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Video Just Surfaced Of Trump Bragging Of Russian Mob Connection

Video Just Surfaced Of Trump Bragging Of Russian Mob Connection

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As the election tampering scandal swirls around him, President Donald Trump has denied close connections to the Russian government and Russian businessmen, but evidence has surfaced in a British legal case proving that he is lying.

In a newly unearthed video, Trump is seen toasting a controversial Russian businessman at a party in 2005 as, “my friend.”

During a party celebrating the opening of a new luxury hotel on Turkey’s coast, Trump called in via video chat. One of the real estate developers on hand was Russian businessman Tofik Arifov, who hosted along with at least two other Russian billionaires.

It was a celebration for the opening of the most luxurious resorts ever opened in Turkey, and it was Arifov’s birthday.

Arifov (aka Tofik Arif) is a Kazakhstan businessman and a former Soviet official who moved to New York City where he had his offices in Trump Tower.

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Trump wasn’t able to attend the 2005 party, so in a video conference call he told the group to raise their glasses to Arifov, and added:  “Tofik is my friend! Let’s toast Tofik!”

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The toast by Trump was revealed in sealed documents that McClatchy news service obtained relating to a British lawsuit involving several Russians who law enforcement sources refer to part of Russian OCG’s – organized criminal groups. 

Arifov and at least two others who were at the party, Alexander Mashkevich and Tamir Sapir, reported McClatchy, “have been linked to allegations of illegal activities – according to court documents, diplomatic cables, and news accounts. Mashkevich has been linked to allegations of money laundering.”

Mashkevich and Arifov have been alleged to have associations with organized crime. Sapir has been accused of nonpayment of loans for his New York real estate empire, as well as illegally importing rare animal parts.”

All three, reports McClatchy, were partners with the Trump Organization in a real estate project in lower Manhattan called Trump SoHo. It was developed by Arifov’s Bayrock Group, which at the time also had its headquarters in Trump Tower. That project ended up in numerous lawsuits.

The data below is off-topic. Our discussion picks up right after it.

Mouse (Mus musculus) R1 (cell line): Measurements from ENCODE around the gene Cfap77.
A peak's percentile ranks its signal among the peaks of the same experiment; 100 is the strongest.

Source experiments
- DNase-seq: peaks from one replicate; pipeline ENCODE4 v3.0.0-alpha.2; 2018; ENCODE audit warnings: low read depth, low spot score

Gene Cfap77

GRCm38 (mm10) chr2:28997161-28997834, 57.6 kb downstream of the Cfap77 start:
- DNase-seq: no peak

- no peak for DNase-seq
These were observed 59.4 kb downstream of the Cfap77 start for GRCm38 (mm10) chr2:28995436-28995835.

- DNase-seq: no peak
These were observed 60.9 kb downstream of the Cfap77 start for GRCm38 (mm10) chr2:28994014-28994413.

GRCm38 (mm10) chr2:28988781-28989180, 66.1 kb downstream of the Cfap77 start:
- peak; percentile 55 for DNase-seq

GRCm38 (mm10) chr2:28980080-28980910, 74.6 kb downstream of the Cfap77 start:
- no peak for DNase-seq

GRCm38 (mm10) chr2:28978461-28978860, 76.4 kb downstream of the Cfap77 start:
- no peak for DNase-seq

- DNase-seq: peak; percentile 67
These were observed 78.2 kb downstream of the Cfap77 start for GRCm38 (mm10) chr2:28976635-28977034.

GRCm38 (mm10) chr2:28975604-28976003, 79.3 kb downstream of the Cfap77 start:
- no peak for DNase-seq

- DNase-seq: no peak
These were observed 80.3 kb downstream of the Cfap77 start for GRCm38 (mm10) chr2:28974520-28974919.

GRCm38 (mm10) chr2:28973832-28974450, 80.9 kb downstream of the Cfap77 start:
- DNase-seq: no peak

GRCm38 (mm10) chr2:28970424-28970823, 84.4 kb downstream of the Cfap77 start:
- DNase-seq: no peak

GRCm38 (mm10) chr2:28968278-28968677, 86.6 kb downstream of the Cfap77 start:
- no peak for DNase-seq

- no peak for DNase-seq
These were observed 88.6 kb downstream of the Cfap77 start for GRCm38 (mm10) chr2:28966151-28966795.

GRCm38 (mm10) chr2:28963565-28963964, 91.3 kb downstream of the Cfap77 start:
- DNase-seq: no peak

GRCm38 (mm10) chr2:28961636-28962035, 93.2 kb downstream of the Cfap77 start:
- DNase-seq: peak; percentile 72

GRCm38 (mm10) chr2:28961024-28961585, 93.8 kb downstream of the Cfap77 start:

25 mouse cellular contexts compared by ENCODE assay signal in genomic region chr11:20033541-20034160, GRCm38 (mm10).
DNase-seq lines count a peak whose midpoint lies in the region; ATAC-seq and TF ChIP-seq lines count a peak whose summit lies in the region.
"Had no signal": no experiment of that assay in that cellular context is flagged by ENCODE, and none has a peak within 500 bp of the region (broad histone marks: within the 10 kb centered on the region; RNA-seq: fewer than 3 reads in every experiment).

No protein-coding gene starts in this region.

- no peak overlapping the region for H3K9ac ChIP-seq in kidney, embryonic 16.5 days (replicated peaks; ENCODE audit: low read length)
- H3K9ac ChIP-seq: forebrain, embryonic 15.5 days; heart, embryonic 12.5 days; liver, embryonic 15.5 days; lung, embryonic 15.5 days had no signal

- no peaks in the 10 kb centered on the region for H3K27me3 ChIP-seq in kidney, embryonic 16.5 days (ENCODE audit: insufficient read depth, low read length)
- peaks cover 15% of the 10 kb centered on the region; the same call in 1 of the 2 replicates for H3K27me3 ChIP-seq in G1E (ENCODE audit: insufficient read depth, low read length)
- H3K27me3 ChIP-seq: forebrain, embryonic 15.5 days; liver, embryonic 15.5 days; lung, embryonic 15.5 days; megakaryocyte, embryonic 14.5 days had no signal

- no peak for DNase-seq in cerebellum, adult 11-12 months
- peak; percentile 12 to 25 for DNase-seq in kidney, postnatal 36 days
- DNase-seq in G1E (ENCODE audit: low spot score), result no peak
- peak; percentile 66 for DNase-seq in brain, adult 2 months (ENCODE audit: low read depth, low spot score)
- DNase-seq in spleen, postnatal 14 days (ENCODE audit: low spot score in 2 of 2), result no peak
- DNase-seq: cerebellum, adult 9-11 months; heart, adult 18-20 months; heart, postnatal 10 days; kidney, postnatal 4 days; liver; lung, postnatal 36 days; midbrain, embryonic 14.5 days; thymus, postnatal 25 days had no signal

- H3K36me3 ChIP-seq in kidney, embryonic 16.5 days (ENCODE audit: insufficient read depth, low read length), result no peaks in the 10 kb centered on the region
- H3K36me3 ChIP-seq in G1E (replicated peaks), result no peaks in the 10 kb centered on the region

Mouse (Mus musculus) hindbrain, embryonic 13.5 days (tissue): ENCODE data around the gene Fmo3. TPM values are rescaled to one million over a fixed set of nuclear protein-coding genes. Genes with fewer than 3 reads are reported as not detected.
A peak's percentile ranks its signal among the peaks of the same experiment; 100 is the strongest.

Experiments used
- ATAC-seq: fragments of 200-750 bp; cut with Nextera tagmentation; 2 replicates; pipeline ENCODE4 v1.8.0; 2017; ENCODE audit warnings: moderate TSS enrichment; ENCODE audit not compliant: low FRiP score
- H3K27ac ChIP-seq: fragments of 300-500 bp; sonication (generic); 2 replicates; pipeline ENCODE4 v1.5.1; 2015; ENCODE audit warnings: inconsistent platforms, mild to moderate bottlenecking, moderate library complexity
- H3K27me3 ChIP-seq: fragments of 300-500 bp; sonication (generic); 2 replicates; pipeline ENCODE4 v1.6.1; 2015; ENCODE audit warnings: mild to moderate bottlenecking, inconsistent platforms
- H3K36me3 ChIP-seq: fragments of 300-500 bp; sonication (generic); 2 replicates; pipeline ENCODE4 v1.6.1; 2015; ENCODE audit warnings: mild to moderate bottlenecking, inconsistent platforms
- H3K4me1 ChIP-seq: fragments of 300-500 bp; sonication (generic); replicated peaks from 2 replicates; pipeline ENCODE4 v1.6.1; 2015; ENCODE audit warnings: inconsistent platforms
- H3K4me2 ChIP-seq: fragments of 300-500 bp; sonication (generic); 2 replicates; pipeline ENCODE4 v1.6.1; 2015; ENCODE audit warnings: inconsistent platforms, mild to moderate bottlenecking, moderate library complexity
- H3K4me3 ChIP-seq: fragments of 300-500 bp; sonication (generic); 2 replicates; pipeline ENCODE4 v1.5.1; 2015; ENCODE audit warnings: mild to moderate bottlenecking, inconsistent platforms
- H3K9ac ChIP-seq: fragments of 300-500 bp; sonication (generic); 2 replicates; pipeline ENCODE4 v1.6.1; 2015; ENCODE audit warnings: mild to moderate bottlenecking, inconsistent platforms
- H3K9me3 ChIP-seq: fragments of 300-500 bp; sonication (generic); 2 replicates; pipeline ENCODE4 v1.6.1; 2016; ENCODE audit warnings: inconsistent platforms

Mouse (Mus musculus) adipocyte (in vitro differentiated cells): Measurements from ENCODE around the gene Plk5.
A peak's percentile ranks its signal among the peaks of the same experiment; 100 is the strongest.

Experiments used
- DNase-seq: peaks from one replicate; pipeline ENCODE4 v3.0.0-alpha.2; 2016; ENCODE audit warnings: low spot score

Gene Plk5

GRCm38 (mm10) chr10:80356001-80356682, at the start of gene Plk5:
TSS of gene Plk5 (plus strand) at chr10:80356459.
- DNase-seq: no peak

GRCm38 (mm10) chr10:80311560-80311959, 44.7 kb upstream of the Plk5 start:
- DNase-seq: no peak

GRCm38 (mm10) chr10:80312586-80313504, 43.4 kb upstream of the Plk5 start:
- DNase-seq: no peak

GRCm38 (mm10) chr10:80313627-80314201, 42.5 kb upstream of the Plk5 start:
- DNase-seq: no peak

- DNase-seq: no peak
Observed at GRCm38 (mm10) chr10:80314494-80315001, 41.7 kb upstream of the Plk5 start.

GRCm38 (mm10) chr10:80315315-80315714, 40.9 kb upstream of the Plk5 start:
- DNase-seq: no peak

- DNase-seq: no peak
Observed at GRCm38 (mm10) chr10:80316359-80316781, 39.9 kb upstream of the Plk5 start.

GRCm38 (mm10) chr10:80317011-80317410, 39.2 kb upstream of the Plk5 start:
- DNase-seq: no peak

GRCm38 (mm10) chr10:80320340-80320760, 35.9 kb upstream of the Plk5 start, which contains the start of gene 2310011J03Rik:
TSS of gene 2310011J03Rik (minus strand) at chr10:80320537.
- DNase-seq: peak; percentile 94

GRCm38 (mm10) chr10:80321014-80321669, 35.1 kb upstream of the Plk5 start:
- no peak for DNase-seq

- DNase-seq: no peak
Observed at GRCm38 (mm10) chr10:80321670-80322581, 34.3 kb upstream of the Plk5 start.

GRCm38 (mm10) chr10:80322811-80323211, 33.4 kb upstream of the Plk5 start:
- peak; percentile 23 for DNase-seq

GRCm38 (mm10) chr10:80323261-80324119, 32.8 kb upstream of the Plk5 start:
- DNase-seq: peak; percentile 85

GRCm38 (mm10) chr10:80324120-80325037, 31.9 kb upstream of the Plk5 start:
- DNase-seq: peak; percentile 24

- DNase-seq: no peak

Trump announced the 46-story SoHo project in 2006 on his NBC-TV show “The Apprentice.” It opened in 2008. There has been controversy over the financing, with Bank of America pulling out, shoddy construction and some buyers sued, claiming they were tricked by “deceptive” sales pitches.

Arifov’s partner in Bayrock was another Russian, Felix Sater, who at various times said he represented Trump in Russia and billed himself as a “senior Trump advisor,” according to Forbes. Sater spent a year in prison for stabbing a man, was convicted on racketeering charges and has ties to organized crime.

In 2007, Bayrock made a deal to trade profits from the Trump SoHo and other assets to an Icelandic company for $50 million. The deal led Bayrock’s finance director to file racketeering lawsuits, alleging money was diverted to others outside the company, the Financial Times in London reported in 2016.

Arifov also was arrested in Turkey for running a high-priced prostitution ring.

Trump also licensed his name to Bayrock for the Trump International Hotel & Tower in Ft. Lauderdale, Florida. That too ended up in financial trouble and lawsuits. Trump withdrew in 2010 and his name was taken off the project.

It has resulted in lawsuits, and forced Trump to make a rare settlement to avoid criminal charges, according to the New York Times.

If Trump had done his research, he would have known even then some of the Russians at the party were sketchy at best and should have raised red flags.

“The normal constraints of reputational risk,” former Senate investigator and money laundering expert Jack Blum told McClatchy, “just don’t apply to him [Trump}. And that is one of the reasons I think the Russians liked him so much. What they understood was he didn’t care. he didn’t see them as a reputational risk.”

Trump likes to claim anything that links him to questionable Russian businessmen, or directly to the Russian government, is “fake news.” However, this was real news that was reported in the Russian press and has been documented in the lawsuit in the United Kingdom.

Maybe Trump doesn’t worry about “reputational risk” because he thinks he can lie his way out of his association with these unethical businessmen and criminals. This is one time his toast to his friend actually has come back to burn him.

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